The abstract is much more broad because it is an overview, but in the end the claims are what matters. Actually, the most important part of the claim is not in the abstract (hint…it has something to do with the token).

So what? Well let’s narrow down to what exactly the Facebook messaging system does and compare this to the claims. When I tried sending a message to an email address, I could not replicate the email notification that utilizes a machine created return address: notification+fl16cr1f@facebookmail.com depicted in this TechCrunch post. This is because I have setup my Facebook email address, so the messages I send utilize this as a return address. As a result, for my use-case, Facebook is not infringing on the Yahoo patent, because the claim specifically states:

“generating a token that represents a unique pairing identifier of the instant messaging user and the e-mail user;

including the token, in a username portion of a fully

qualified e-mail address in a sender-identifying header of the first outgoing email message; and”

However, even in Josh’s case the token (fl16cr1f) must represent a unique pairing identifier of the instant messaging user and the e-mail user. Without knowing how the Facebook messaging system works internally or their database structure, this token could be a unique pairing of the email and the actual messaging thread, rather than between the two users since Facebook utilizes several different ways on notifying users (email, text, mobile, internal notifications, etc.).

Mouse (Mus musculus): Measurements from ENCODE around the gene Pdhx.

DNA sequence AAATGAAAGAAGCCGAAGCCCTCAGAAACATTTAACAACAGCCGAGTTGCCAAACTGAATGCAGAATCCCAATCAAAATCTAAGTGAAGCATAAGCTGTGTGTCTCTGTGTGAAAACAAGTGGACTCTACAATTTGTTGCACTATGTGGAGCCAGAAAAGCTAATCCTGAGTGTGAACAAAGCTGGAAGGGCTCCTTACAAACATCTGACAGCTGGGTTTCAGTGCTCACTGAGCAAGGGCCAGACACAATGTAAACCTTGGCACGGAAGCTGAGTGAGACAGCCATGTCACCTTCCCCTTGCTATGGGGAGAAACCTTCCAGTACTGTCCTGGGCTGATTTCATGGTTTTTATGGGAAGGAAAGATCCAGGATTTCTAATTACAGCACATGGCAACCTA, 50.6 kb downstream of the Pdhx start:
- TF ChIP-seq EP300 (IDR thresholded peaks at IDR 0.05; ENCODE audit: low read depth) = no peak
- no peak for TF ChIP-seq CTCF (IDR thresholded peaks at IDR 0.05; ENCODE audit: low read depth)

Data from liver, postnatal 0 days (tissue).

So based on this alone, we can start to see that the strict definition of the patent claim is actually limiting its infringement. If you just read the abstract, the important part of the claim discussing the specifics of the token would be lost.

Facebook’s lawyers though won’t stop here. Secondly, the next place to look to understand the patent claims are in the “file wrapper” or prosecution history of the patent. These can be found online through the Patent Application Information Retrieval online system provided by the USPTO. After a quick look over the documents, it appeared the patent was rejected several times with the most recent rejection specifying:

“Claims 1, 2, 4-9, 11-13, 20-22, 25-39 and 44-60 are rejected under 35 U.S.C. 103(a) as being unpatentable over Mache et al (US 2001/0003202) in view of Mendiola et al (US 7,200,634).

Although Mache et al teach converting instant message into e-mails and vice versa, Mache et al fail to explicitly teach generating a token that represents an identifier of the instant messaging user and the e-mail address of the e-mail user, including the token in a username portion of a fully qualified e-mail address in a sender-identifying header of the first outgoing email message, wherein a subsequently received e-mail message addressed to a fully qualified e-mail address that includes the token as a username portion is deliverable to the instant messaging user as an incoming instant message from the e-mail user. However, Mendiola et al teach generating a unique identifier for a user, including the token in the username portion of the email address and performing the conversion with the token included as the username and provisioning a database for storing the unique identifiers.